Prefaces that Ibn-e-Safi used to write for every novel have always been very interesting to me. Mostly, they contained letters from readers and Ibn-e-Safi’s witty replies to them, or his take on readers’ reactions to some earlier novel, but sometimes they also included lighthearted commentary on any social issue. Here’s an excerpt from the preface of Mahaktay Muhafiz:
تیسرے صاحب نے بہت ہی بیڈھب سوال کیا ہے۔ وہ مجھ سے سچے مسلمان کی تعریف پوچھ رہے ہیں۔ میری سمجھ میں نہیں آتا کیا عرض کروں۔ ویسے اپنے آس پاس جس قسم کی باتیں سنتا رہتا ہوں اُس سے یہ نتیجہ اخذ کیا ہے کہ سچا مسلمان وہی ہے جس کی بیوی کو چشمِ فلک نے بھی نہ دیکھا ہو۔۔۔ واللہ اعلم بالصواب۔۔۔
Specially if it’s a book from the Imran Series.
Since I have always seen and bought the re-prints of Imran Series novels, I have no idea what the covers of the original books looked like. (If any of you know anything about them, do let me know.) The very first novels that I’d bought had the same cover, and it looked like this:
Pretty simple and, well, dull. I have always wondered, by the way, if the black figure in this drawing should have yellow eyes instead of white. I mean, the red figure is on a blue background and has blue eyes; the yellow figure is on the red figure and has red eyes; so the black figure, which is on the yellow figure, should have yellow eyes. It’s only logical, no?
But anyway. Regardless of the choices of eye-colors for the weird looking armed figures, the cover is not that horrible. Yes, it’s clumsy, and a rather bad attempt to use abstract art for a spy novel series, but it, sort of, works… somehow.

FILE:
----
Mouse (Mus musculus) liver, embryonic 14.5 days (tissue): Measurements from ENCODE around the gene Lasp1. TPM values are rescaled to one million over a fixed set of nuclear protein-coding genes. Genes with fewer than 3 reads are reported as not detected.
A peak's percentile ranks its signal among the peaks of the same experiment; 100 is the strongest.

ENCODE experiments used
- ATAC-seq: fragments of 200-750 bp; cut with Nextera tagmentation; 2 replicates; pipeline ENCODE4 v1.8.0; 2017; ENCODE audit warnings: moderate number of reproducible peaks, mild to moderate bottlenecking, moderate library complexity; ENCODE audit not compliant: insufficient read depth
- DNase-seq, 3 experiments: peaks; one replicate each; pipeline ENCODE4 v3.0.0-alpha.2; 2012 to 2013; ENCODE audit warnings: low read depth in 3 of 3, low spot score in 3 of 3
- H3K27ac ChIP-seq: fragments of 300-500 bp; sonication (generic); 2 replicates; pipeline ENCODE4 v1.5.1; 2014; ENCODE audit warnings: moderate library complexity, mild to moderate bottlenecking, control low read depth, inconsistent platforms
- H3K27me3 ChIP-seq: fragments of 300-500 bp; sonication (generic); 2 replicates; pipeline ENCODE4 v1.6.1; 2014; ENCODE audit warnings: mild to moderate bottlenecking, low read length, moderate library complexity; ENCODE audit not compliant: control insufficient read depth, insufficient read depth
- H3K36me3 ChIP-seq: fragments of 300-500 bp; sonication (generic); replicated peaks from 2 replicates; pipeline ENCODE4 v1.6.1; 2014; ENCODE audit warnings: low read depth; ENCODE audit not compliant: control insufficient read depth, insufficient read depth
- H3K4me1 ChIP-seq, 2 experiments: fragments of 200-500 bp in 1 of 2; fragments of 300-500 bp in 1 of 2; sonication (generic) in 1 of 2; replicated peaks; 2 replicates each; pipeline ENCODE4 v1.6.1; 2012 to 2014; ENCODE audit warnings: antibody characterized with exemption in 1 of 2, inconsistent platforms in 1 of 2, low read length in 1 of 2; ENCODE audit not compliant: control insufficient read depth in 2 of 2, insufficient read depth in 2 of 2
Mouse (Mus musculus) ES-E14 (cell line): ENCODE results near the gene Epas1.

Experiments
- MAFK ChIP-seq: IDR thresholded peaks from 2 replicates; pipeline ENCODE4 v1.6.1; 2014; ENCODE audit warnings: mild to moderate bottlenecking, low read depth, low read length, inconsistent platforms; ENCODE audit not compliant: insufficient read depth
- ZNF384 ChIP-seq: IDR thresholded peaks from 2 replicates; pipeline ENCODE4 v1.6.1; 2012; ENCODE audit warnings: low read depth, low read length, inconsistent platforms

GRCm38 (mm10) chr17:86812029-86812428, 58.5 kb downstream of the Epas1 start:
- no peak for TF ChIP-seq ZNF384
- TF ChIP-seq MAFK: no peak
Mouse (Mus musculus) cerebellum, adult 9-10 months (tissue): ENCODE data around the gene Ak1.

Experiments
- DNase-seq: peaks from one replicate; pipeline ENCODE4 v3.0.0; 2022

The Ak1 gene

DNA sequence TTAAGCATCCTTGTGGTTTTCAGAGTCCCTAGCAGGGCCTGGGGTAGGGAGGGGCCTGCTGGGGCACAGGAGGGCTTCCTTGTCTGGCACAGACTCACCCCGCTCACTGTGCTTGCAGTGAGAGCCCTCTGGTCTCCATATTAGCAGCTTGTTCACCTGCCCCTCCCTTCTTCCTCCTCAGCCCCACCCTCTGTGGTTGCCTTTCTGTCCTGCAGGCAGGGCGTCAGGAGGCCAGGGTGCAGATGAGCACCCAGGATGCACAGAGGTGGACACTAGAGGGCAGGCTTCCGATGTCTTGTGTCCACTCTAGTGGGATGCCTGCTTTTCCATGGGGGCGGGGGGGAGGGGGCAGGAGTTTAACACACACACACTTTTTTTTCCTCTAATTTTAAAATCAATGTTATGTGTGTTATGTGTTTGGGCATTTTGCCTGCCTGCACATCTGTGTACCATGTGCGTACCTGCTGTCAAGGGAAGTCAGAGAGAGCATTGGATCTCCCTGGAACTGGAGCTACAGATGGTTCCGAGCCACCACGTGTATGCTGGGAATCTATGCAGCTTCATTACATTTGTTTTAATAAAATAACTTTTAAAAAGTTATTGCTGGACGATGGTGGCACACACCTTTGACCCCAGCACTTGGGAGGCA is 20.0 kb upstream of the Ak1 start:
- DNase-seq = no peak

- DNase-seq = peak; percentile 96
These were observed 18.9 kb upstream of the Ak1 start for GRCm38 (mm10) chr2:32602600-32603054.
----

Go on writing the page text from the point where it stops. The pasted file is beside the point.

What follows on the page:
Some years ago, Asrar Publications, the regular publishers of Imran Series, started publishing the novels in a new format. They took all the novels in a multi-part storyline and combined them in a single volume, so instead of 120 books, we now have 37 volumes. Now that’s a pretty smart decision, and it helps the readers to maintain their collection with less hassle. I, however, do have a problem with these volumes and — yep, you guessed it — it’s the covers.
Take the following cover, for example:
You might want to ask: what the hell is Catherine Zeta-Jones doing on the cover of an Imran Series volume?
But before you even try to think for an answer, I invite you to take a look at the following cover:
Now what the bloody hell is Robert De Niro doing on the cover of an Imran Series volume?
And that’s not all. I have seen Steve Buscemi, Nicolas Cage, Jackie Chan, Harrison Ford, and Jack Nicholson… all of them “featured” on covers of different Imran Series volumes. Combine them with that brilliant design work (which seems to be done by a Photoshop enthusiast who possessed only the mechanical knowledge of photo-editing) and you have an absolute masterpiece. And don’t get me started on the horrible typography (but then, most publishers of Urdu books don’t care much about typography anyway).
If you ask me, I would prefer that bland, old cover of three seemingly burqa-clad, armed figures any day over the new and glossy Hollywood-inspired paste jobs.
Honestly speaking, I’d be very surprised if someone makes it this far into the post.
I wanted to write about why I hate Mazhar Kaleem novels, why I’ve never bothered reading a Jasoosi Dunya novel, and why I sometimes shake my head at the science fiction presented by Ibn-e-Safi. Don’t get me wrong, Ibn-e-Safi’s science fiction is not that absurd. Sometimes, however, he does use terms which show his lack of research on the topic, but that’s very rare. He once stated that a writer’s task is to review all possibilities, and with the exception of few cases, he does that job very well.
But anyway, since this post is already much longer than I had planned, I think I should stop now. I’ll save the rant against Mazhar Kaleem for a future post.